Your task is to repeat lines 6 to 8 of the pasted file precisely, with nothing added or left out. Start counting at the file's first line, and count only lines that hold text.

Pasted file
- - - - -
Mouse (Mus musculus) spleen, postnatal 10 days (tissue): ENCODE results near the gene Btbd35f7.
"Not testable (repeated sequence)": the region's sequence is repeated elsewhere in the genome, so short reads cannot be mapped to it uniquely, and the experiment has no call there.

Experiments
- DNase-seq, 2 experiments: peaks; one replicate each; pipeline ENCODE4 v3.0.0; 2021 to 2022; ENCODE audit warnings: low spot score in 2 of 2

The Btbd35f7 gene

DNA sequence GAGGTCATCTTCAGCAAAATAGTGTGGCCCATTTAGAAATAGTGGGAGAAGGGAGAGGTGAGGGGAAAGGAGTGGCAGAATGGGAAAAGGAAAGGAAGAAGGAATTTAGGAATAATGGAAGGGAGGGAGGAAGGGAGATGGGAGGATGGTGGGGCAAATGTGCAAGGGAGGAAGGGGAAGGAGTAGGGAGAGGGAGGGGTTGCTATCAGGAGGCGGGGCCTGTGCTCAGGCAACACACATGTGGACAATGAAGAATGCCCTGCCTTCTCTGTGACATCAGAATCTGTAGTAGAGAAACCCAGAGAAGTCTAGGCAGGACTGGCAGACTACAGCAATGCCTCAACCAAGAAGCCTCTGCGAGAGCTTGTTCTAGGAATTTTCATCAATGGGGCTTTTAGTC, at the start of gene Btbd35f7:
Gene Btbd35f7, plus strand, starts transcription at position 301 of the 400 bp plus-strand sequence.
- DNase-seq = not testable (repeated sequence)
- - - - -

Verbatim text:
DNA sequence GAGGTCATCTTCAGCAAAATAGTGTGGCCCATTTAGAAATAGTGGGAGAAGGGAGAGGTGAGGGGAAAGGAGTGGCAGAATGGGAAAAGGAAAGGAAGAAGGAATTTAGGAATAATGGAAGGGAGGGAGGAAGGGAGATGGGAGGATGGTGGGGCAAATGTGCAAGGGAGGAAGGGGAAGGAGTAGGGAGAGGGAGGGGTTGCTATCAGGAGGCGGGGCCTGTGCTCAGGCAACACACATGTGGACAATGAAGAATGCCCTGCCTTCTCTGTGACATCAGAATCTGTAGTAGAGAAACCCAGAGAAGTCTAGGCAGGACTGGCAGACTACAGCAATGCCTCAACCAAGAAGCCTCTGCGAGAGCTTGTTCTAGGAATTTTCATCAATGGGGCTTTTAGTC, at the start of gene Btbd35f7:
Gene Btbd35f7, plus strand, starts transcription at position 301 of the 400 bp plus-strand sequence.
- DNase-seq = not testable (repeated sequence)